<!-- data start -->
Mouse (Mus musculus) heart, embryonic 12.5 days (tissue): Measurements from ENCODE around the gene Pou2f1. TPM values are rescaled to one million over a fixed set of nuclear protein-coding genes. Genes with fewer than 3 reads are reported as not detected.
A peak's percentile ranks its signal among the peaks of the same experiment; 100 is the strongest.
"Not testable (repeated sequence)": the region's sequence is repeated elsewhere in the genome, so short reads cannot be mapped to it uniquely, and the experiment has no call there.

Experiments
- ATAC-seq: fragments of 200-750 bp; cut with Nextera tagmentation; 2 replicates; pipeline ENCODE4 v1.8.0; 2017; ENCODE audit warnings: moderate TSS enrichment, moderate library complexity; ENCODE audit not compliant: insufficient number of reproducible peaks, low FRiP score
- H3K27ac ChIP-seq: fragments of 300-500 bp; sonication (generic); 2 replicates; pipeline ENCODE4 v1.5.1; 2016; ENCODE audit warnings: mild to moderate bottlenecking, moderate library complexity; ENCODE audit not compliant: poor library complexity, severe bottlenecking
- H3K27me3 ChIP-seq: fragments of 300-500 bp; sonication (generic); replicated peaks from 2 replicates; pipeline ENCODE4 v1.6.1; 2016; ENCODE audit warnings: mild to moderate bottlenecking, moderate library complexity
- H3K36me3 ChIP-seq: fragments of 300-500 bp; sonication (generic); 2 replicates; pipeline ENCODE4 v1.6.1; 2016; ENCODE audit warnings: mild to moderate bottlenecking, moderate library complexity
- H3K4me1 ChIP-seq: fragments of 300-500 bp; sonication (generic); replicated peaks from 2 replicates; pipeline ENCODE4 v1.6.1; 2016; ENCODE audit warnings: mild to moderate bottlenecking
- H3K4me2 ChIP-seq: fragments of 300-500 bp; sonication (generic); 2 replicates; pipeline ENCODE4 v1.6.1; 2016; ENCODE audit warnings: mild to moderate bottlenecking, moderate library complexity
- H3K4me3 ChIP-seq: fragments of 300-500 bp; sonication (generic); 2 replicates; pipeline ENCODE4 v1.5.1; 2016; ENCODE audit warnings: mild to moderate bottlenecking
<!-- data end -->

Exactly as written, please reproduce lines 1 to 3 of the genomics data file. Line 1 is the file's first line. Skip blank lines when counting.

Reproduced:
Mouse (Mus musculus) heart, embryonic 12.5 days (tissue): Measurements from ENCODE around the gene Pou2f1. TPM values are rescaled to one million over a fixed set of nuclear protein-coding genes. Genes with fewer than 3 reads are reported as not detected.
A peak's percentile ranks its signal among the peaks of the same experiment; 100 is the strongest.
"Not testable (repeated sequence)": the region's sequence is repeated elsewhere in the genome, so short reads cannot be mapped to it uniquely, and the experiment has no call there.